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A systematic review of complementary and Alternative medicine interventions in the management of cancer-related fatigue
  1. J Finnegan-John1,
  2. A Molassiotis3,
  3. A Richardson2 and
  4. E Ream1
  1. 1Florence Nightingale School of Nursing and Midwifery, Kings College London, Supportive Cancer Care Research Group, London, UK
  2. 2School of Health Sciences, University of Southampton, Southampton, UK
  3. 3School of Nursing, Midwifery and Social Work, University of Manchester, Manchester, UK


Introduction and aims Fatigue, experienced by patients during and following cancer treatment, is a significant clinical problem. It is a prevalent and distressing symptom yet pharmacological interventions are used little1 and confer limited benefit for patients.2 However, many cancer patients use some form of Complementary and Complementary medicine (CAM) and some evidence suggests it may relieve fatigue.3 A systematic review was conducted to appraise the effectiveness of CAM interventions in ameliorating cancer-related fatigue (CRF).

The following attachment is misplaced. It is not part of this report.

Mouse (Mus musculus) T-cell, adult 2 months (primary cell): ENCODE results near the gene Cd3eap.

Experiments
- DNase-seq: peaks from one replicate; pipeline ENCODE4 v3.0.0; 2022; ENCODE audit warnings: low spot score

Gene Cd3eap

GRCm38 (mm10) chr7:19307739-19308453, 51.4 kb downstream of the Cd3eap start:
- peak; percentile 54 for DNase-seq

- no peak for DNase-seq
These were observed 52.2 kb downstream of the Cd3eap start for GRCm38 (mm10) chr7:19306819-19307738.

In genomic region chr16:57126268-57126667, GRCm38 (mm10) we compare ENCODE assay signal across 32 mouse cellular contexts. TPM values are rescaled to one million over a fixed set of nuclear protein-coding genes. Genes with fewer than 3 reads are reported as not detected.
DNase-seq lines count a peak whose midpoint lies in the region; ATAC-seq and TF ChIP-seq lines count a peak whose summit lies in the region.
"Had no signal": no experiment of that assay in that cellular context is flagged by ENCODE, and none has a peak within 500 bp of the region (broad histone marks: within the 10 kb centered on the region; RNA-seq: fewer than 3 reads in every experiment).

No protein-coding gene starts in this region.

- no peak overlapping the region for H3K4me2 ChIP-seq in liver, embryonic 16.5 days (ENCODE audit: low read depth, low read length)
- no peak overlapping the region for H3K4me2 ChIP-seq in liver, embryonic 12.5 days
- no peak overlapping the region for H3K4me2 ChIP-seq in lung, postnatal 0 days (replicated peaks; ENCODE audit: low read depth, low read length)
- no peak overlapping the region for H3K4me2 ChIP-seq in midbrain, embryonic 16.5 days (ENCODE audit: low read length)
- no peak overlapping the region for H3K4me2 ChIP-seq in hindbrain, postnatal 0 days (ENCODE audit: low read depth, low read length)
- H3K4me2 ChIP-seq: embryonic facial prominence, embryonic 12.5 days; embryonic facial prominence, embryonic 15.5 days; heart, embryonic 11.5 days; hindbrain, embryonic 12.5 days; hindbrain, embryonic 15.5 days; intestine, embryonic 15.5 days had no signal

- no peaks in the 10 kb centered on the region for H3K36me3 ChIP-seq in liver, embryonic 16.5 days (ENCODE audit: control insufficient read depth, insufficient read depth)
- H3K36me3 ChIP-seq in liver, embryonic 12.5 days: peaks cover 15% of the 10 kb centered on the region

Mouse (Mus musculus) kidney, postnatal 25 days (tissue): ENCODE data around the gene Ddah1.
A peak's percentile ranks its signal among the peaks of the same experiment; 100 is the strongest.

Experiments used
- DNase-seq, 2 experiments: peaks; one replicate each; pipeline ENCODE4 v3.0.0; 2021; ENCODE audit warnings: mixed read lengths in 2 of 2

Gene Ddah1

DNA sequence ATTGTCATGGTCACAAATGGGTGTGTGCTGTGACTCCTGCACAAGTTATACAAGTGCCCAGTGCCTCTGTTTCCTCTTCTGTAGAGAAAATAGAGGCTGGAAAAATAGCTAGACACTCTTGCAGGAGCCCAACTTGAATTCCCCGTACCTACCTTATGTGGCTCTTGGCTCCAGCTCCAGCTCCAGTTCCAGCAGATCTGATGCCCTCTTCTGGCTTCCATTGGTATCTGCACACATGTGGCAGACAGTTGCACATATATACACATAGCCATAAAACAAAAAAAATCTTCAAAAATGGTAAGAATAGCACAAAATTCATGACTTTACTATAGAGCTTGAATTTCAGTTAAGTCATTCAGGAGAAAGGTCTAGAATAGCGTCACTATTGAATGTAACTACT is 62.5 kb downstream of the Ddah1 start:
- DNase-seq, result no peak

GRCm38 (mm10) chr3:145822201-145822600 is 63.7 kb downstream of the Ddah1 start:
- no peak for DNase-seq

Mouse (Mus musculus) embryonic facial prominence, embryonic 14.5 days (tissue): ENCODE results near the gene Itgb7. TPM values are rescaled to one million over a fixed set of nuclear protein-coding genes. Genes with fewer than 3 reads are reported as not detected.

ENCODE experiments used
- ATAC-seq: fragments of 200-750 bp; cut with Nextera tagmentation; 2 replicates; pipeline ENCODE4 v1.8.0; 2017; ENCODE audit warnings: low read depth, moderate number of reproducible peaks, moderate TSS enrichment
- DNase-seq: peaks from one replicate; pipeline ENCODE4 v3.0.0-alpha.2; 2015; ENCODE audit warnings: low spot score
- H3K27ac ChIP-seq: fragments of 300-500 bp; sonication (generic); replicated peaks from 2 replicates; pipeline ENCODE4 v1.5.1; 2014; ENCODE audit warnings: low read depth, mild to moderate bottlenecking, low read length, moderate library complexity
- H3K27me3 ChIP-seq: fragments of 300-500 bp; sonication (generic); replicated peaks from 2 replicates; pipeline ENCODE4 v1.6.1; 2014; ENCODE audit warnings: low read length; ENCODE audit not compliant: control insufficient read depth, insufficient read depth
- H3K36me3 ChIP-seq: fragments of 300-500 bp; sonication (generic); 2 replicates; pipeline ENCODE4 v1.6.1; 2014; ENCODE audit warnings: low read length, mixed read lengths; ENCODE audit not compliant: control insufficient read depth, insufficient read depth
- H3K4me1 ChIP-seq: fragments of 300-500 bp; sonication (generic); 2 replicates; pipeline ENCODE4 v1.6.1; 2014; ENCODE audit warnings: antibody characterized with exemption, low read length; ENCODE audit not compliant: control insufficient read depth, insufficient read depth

Methods Systematic searches of biomedical, nursing and specialist CAM databases were conducted, including Medline, Embase and AMED (August 2010). Included papers described interventions classified as CAM by the National Centre of Complementary and Alternative Medicine, and evaluated through randomised controlled trial (RCT) or quasi experimental design.

Results 15 studies were eligible for the review, of which 12 were RCTs. Forms of CAM interventions examined included acupuncture, massage, yoga and relaxation training. Findings suggested acupuncture, medical qigong and restorative yoga are somewhat effective for reducing CRF, whereas vitamins, massage and hypnosis are not.

Conclusion Acupuncture appeared to confer most benefit to patients. However, trials incorporated within the review varied greatly in quality; most were methodologically weak and at high risk of bias. Consequently, there is currently insufficient evidence to conclude with certainty the effectiveness or otherwise of CAM in reducing CRF. The design and methods employed in future trials of CAM should be more rigorous; increasing the strength of evidence should be a priority.

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